|Year : 2020 | Volume
| Issue : 3 | Page : 232-238
Antibacterial potential of neem (Azadirachta indica) against uropathogens producing beta-lactamase enzymes: A clue to future antibacterial agent?
Sameer Singh Faujdar1, Dakshina Bisht1, Amisha Sharma2
1 Department of Microbiology, Santosh Medical College and Hospital, Ghaziabad, Uttar Pradesh, India
2 Department of Microbiology, Maharishi Markandeshwar Medical College and Hospital, Solan, Himachal Pradesh, India
|Date of Submission||18-Mar-2020|
|Date of Acceptance||02-May-2020|
|Date of Web Publication||12-Sep-2020|
Prof. Dakshina Bisht
Department of Microbiology, Santosh Medical College and Hospital, Ghaziabad - 201 009, Uttar Pradesh
Source of Support: None, Conflict of Interest: None
Background: Emergence of drug resistance in Gram-negative bacilli due to production of extended-spectrum beta-lactamases (ESBL), metallo-beta-lactamases (MBL), and AmpC beta-lactamase is very common nowadays; therefore, we are left with less choice for antibiotics that is why we are in the need for the new alternatives. Hence, the current study was done to demonstrate antibacterial properties of neem (Azadirachta indica) leaves against ESBL, MBL, and AmpC beta-lactamase-producing Gram-negative uropathogens. Methods: Gram-negative uropathogens (221) were isolated and further tested for beta-lactamase (ESBL, MBL, and AmpC) production. Neem (A. indica) was tested for its antibacterial activity against all uropathogens. Results: Ethanolic extract of neem leaves showed good antibacterial activity against all isolates. Maximum zone of inhibitions and lowest minimum inhibitory concentration and minimum bactericidal concentration values were revealed by Acinetobacter baumannii. Conclusion: Extract of neem leaves at different concentrations showed potential antibacterial activity against both beta-lactamase-producing and nonproducing Gram-negative bacilli.
Keywords: Ethanolic extract, extended-spectrum beta-lactamases, metallo-beta-lactamases, and AmpC beta-lactamase, neem (Azadirachta indica), urinary tract infection, uropathogens
|How to cite this article:|
Faujdar SS, Bisht D, Sharma A. Antibacterial potential of neem (Azadirachta indica) against uropathogens producing beta-lactamase enzymes: A clue to future antibacterial agent?. Biomed Biotechnol Res J 2020;4:232-8
|How to cite this URL:|
Faujdar SS, Bisht D, Sharma A. Antibacterial potential of neem (Azadirachta indica) against uropathogens producing beta-lactamase enzymes: A clue to future antibacterial agent?. Biomed Biotechnol Res J [serial online] 2020 [cited 2021 May 17];4:232-8. Available from: https://www.bmbtrj.org/text.asp?2020/4/3/232/294853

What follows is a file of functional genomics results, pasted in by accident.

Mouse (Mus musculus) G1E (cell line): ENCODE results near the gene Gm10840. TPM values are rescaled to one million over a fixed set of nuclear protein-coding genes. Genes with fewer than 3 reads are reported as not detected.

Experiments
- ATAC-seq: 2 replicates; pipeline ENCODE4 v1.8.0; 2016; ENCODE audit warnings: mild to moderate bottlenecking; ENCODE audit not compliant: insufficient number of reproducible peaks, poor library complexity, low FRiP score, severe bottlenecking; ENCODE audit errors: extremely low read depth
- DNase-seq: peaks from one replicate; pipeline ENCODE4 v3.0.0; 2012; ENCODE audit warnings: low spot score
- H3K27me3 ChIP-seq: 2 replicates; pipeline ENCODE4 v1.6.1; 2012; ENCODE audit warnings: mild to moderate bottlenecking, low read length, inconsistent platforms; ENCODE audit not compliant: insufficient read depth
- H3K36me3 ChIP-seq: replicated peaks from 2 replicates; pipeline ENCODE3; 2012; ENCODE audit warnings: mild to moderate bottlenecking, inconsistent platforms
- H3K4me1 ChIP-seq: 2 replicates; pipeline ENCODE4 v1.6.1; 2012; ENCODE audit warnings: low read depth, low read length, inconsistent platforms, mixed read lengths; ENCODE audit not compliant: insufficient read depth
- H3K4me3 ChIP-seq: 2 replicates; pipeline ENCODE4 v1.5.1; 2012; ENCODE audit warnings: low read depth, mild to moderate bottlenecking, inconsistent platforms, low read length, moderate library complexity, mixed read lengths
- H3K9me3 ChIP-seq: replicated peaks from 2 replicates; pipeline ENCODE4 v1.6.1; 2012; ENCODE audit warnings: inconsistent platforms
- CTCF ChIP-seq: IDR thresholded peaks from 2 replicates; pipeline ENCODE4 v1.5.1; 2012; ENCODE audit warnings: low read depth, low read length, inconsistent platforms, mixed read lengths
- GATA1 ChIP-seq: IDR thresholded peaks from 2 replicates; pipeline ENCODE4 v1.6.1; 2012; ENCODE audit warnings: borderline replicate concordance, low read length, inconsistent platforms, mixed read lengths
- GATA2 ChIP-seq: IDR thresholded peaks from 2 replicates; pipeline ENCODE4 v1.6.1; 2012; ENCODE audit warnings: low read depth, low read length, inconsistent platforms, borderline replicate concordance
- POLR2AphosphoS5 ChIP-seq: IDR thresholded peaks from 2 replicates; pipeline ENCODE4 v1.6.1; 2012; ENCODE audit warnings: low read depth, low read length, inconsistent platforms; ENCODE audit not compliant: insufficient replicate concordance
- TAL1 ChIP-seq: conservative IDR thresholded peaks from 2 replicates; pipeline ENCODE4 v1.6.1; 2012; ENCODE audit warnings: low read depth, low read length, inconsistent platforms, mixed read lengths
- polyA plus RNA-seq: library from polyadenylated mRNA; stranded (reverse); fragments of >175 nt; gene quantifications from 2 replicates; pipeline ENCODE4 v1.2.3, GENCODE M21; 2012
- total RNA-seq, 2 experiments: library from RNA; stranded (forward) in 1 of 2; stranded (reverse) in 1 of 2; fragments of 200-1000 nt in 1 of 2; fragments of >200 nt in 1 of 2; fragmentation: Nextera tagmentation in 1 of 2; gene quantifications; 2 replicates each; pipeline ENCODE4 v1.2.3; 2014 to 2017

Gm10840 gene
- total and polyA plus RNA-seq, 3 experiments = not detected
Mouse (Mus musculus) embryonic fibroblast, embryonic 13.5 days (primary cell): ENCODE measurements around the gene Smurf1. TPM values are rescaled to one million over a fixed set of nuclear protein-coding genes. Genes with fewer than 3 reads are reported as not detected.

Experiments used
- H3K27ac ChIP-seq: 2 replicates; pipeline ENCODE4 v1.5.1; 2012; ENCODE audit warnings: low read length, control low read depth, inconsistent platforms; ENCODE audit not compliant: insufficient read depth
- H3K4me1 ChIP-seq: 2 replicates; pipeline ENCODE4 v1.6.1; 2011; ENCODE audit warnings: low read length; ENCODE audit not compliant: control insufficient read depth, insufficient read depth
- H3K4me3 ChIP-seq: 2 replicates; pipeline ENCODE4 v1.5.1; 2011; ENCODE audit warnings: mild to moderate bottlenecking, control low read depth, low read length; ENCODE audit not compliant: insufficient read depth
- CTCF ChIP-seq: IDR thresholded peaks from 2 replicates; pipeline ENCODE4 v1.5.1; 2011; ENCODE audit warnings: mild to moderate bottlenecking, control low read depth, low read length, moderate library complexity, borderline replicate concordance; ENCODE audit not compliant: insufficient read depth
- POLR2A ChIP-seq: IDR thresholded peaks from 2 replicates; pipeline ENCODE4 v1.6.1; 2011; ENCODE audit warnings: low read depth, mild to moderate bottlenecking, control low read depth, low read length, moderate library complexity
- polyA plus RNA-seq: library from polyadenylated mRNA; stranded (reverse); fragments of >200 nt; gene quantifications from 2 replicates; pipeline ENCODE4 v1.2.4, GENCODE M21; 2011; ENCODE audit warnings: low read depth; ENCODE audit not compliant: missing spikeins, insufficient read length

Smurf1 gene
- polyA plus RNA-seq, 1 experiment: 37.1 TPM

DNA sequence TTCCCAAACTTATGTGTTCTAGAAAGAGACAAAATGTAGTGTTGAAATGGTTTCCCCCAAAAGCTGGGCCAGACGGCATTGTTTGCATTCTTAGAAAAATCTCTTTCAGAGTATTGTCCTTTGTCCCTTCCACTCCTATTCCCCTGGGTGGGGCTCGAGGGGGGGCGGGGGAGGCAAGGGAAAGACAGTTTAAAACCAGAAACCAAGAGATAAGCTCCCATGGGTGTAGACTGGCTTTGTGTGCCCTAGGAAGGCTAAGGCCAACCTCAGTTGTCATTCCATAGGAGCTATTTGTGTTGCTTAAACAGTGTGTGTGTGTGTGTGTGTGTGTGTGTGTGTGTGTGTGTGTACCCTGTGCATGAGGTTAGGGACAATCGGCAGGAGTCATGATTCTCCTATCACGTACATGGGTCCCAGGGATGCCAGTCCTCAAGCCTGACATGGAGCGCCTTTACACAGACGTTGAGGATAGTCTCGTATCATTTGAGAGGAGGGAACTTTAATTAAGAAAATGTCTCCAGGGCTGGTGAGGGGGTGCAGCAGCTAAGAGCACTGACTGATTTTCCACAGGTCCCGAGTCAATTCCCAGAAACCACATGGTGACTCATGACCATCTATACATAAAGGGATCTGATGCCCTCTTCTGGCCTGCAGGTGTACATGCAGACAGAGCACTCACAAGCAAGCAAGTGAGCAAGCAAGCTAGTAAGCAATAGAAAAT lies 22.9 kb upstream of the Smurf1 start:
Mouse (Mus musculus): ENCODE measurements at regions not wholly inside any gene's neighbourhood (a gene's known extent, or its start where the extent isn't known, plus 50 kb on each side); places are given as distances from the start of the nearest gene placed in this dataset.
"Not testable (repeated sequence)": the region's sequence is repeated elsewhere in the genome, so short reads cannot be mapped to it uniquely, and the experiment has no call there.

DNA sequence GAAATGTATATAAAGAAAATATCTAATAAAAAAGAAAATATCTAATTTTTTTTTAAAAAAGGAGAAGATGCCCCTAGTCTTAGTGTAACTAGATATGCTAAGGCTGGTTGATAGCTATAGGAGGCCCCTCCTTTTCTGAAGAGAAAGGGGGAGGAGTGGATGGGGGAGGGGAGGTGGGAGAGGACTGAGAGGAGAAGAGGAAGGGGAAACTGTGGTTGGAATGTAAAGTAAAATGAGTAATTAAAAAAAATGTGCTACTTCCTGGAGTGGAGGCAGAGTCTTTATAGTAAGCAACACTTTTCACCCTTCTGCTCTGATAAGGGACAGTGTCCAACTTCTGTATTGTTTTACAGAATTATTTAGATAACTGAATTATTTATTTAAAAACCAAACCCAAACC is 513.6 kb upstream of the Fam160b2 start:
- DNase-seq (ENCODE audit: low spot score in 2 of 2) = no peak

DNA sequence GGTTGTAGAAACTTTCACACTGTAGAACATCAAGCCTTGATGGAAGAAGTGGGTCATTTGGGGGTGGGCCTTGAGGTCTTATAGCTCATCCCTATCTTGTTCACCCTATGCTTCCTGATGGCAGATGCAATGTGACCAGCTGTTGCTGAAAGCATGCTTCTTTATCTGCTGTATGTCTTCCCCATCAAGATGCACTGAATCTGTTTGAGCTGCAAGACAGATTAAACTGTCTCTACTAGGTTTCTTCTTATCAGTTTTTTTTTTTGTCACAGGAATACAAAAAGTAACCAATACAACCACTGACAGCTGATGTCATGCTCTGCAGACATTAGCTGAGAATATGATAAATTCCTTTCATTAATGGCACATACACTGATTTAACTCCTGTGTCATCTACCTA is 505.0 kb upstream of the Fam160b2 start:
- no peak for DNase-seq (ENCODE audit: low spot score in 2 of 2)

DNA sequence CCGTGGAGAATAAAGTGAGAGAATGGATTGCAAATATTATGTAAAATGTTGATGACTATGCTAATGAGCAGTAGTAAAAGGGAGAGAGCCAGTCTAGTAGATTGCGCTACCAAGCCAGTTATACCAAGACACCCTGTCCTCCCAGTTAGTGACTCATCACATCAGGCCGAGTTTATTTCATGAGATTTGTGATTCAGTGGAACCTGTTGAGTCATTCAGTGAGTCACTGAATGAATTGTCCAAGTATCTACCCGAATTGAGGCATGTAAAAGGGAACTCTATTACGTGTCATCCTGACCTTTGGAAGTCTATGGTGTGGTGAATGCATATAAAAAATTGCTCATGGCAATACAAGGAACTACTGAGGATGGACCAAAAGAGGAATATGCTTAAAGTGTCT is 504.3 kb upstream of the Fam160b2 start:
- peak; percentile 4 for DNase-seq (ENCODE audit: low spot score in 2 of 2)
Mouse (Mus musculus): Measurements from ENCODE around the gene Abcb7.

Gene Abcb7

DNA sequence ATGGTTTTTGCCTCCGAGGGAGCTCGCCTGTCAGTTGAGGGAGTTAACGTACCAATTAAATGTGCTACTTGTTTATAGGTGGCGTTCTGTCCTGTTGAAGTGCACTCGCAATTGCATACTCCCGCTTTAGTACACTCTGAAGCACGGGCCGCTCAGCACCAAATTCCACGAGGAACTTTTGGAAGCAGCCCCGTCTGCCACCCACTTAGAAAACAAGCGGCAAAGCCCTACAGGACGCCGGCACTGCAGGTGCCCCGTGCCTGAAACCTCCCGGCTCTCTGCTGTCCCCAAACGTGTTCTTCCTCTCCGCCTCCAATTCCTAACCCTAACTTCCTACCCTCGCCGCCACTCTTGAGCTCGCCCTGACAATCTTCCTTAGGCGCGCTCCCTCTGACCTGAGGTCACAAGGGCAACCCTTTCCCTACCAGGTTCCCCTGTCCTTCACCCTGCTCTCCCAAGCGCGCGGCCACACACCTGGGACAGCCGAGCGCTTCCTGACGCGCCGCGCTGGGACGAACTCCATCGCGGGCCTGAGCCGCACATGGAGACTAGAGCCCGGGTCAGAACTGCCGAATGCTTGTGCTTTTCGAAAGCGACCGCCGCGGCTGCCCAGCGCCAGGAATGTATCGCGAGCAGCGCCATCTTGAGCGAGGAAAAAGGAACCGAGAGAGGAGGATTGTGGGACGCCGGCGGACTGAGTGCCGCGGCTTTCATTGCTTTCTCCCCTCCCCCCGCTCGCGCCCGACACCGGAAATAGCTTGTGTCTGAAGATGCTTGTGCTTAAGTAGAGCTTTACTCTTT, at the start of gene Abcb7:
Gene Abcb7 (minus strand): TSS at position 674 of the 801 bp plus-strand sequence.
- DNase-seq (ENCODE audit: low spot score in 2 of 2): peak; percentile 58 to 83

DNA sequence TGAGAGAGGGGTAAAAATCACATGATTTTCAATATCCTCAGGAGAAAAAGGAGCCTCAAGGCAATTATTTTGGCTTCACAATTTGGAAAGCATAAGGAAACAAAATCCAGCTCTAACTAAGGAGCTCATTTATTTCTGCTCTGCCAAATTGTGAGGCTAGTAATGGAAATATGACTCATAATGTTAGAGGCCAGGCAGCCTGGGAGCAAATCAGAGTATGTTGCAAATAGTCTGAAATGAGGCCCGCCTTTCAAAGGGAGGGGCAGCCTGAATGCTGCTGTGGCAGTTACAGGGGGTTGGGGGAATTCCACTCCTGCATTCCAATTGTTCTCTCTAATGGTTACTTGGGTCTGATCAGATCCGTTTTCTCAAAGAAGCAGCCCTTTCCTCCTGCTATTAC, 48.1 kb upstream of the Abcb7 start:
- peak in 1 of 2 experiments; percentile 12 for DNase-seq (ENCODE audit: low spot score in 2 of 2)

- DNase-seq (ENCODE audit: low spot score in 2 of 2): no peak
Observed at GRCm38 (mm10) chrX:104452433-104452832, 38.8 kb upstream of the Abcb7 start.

| Introduction|| |
Millions of people get affected by urinary tract infections (UTIs) annually, which can lead to serious health issues. Bacteria are the most common cause of both nosocomial and community acquired UTIs therefore antibiotics are commonly prescribed against UTIs. Indiscriminate use of antibiotics has led to antimicrobial resistance occurring globally, leading to serious complications., Difficulty in treating these infections has caused higher mortality and morbidity. Beta-lactamases such as extended-spectrum beta-lactamases (ESBL), metallo-beta-lactamases (MBL), and AmpC production are one of the common reasons of antibiotics resistance, especially in Gram-negative bacilli. Therefore, the urge to discover new antimicrobials has increased nowadays., Natural bioproducts such as medicinal plant extracts are gaining limelight for the production of new antimicrobials because of their known antimicrobial properties. Neem (Azadirachta indica) is one of the most popular medicinal plants and well known for its medicinal uses. It is distributed in tropical and subtropical areas of different countries, but is a native plant of India. Leaves of neem plant have been used in treating acne, eczema, and dermatophytic infections. It has well documented antihyperglycemic, anti-inflammatory, and antimicrobial properties. Neem ethanolic extracts have showed goodin vitro antibacterial activity., Hence, considering the importance of neem as an antibacterial agent, the present study has been designed to analyze the antibacterial potential of neem against ESBL, MBL, and AmpC beta-lactamase-producing uropathogens.
| Materials and Methods|| |
This study was conducted in the Department of Microbiology, Santosh Medical College and Hospital, Ghaziabad, and Department of Microbiology, M. M. Medical College and Hospital, Solan. Approval was taken from the Institutional Ethical Committee F. No. SU/2017/683 (16) on 26/05/2017. All the urine specimens of clinically suspected patients of UTI sent to the microbiology laboratory from the different departments were accepted and processed further. All samples were cultured on blood agar, cystine–lactose–electrolyte-deficient agar, and MacConkey agar and were incubated further at 37°C for 18 h. More than 105 cfu/mL colony count for urine specimens was considered as significant bacteriuria for UTI. Bacterial identification for positive urine cultures were performed using standard microbiological tests and were further processed for antibiotic susceptibility testing.,